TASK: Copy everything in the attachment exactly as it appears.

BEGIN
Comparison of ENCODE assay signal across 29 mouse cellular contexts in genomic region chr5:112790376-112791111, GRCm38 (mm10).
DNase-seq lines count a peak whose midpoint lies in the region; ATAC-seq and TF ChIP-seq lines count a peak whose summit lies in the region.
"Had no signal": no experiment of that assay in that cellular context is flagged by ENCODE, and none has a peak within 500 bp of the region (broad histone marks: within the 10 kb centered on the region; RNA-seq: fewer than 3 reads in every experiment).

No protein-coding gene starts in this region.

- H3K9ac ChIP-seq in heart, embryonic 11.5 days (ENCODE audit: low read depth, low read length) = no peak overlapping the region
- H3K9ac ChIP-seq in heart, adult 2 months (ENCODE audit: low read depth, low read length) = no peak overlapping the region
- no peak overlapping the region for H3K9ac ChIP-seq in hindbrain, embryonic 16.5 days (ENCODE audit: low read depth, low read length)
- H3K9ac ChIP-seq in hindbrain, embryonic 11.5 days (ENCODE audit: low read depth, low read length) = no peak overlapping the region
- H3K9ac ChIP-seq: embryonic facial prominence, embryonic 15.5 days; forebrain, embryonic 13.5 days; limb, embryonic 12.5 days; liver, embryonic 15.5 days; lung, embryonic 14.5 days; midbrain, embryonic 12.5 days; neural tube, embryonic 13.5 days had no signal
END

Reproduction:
Comparison of ENCODE assay signal across 29 mouse cellular contexts in genomic region chr5:112790376-112791111, GRCm38 (mm10).
DNase-seq lines count a peak whose midpoint lies in the region; ATAC-seq and TF ChIP-seq lines count a peak whose summit lies in the region.
"Had no signal": no experiment of that assay in that cellular context is flagged by ENCODE, and none has a peak within 500 bp of the region (broad histone marks: within the 10 kb centered on the region; RNA-seq: fewer than 3 reads in every experiment).

No protein-coding gene starts in this region.

- H3K9ac ChIP-seq in heart, embryonic 11.5 days (ENCODE audit: low read depth, low read length) = no peak overlapping the region
- H3K9ac ChIP-seq in heart, adult 2 months (ENCODE audit: low read depth, low read length) = no peak overlapping the region
- no peak overlapping the region for H3K9ac ChIP-seq in hindbrain, embryonic 16.5 days (ENCODE audit: low read depth, low read length)
- H3K9ac ChIP-seq in hindbrain, embryonic 11.5 days (ENCODE audit: low read depth, low read length) = no peak overlapping the region
- H3K9ac ChIP-seq: embryonic facial prominence, embryonic 15.5 days; forebrain, embryonic 13.5 days; limb, embryonic 12.5 days; liver, embryonic 15.5 days; lung, embryonic 14.5 days; midbrain, embryonic 12.5 days; neural tube, embryonic 13.5 days had no signal